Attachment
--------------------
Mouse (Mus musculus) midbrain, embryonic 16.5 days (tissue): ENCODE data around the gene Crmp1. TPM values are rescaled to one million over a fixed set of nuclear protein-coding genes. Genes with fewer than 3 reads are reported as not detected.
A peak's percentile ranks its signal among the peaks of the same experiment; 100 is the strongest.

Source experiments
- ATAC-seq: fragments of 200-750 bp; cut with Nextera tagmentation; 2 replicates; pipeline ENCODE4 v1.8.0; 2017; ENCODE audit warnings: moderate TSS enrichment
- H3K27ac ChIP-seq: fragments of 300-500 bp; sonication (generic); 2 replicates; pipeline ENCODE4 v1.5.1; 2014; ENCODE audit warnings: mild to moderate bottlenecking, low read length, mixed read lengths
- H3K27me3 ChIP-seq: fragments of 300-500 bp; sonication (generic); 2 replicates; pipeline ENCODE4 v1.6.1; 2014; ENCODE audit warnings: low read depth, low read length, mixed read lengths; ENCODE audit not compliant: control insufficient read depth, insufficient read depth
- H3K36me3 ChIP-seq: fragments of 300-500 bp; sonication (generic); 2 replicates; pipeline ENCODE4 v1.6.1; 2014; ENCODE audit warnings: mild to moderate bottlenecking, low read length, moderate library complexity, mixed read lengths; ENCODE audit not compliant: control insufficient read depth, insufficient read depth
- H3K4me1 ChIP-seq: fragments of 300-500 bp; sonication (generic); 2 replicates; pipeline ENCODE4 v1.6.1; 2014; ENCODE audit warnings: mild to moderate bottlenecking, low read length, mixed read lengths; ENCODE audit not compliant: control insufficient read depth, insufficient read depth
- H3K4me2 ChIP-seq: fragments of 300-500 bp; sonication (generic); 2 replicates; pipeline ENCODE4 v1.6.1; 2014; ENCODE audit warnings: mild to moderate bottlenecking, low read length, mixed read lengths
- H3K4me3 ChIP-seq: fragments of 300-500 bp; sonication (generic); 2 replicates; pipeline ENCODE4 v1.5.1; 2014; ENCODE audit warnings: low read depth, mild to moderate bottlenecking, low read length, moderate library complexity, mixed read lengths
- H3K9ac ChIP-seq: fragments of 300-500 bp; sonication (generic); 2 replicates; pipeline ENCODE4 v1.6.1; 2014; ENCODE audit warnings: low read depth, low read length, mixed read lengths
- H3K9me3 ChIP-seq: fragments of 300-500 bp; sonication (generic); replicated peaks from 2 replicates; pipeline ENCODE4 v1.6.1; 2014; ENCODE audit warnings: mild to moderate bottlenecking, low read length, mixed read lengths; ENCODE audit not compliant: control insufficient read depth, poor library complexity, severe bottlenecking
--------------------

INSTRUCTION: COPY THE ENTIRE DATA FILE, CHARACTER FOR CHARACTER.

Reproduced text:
Mouse (Mus musculus) midbrain, embryonic 16.5 days (tissue): ENCODE data around the gene Crmp1. TPM values are rescaled to one million over a fixed set of nuclear protein-coding genes. Genes with fewer than 3 reads are reported as not detected.
A peak's percentile ranks its signal among the peaks of the same experiment; 100 is the strongest.

Source experiments
- ATAC-seq: fragments of 200-750 bp; cut with Nextera tagmentation; 2 replicates; pipeline ENCODE4 v1.8.0; 2017; ENCODE audit warnings: moderate TSS enrichment
- H3K27ac ChIP-seq: fragments of 300-500 bp; sonication (generic); 2 replicates; pipeline ENCODE4 v1.5.1; 2014; ENCODE audit warnings: mild to moderate bottlenecking, low read length, mixed read lengths
- H3K27me3 ChIP-seq: fragments of 300-500 bp; sonication (generic); 2 replicates; pipeline ENCODE4 v1.6.1; 2014; ENCODE audit warnings: low read depth, low read length, mixed read lengths; ENCODE audit not compliant: control insufficient read depth, insufficient read depth
- H3K36me3 ChIP-seq: fragments of 300-500 bp; sonication (generic); 2 replicates; pipeline ENCODE4 v1.6.1; 2014; ENCODE audit warnings: mild to moderate bottlenecking, low read length, moderate library complexity, mixed read lengths; ENCODE audit not compliant: control insufficient read depth, insufficient read depth
- H3K4me1 ChIP-seq: fragments of 300-500 bp; sonication (generic); 2 replicates; pipeline ENCODE4 v1.6.1; 2014; ENCODE audit warnings: mild to moderate bottlenecking, low read length, mixed read lengths; ENCODE audit not compliant: control insufficient read depth, insufficient read depth
- H3K4me2 ChIP-seq: fragments of 300-500 bp; sonication (generic); 2 replicates; pipeline ENCODE4 v1.6.1; 2014; ENCODE audit warnings: mild to moderate bottlenecking, low read length, mixed read lengths
- H3K4me3 ChIP-seq: fragments of 300-500 bp; sonication (generic); 2 replicates; pipeline ENCODE4 v1.5.1; 2014; ENCODE audit warnings: low read depth, mild to moderate bottlenecking, low read length, moderate library complexity, mixed read lengths
- H3K9ac ChIP-seq: fragments of 300-500 bp; sonication (generic); 2 replicates; pipeline ENCODE4 v1.6.1; 2014; ENCODE audit warnings: low read depth, low read length, mixed read lengths
- H3K9me3 ChIP-seq: fragments of 300-500 bp; sonication (generic); replicated peaks from 2 replicates; pipeline ENCODE4 v1.6.1; 2014; ENCODE audit warnings: mild to moderate bottlenecking, low read length, mixed read lengths; ENCODE audit not compliant: control insufficient read depth, poor library complexity, severe bottlenecking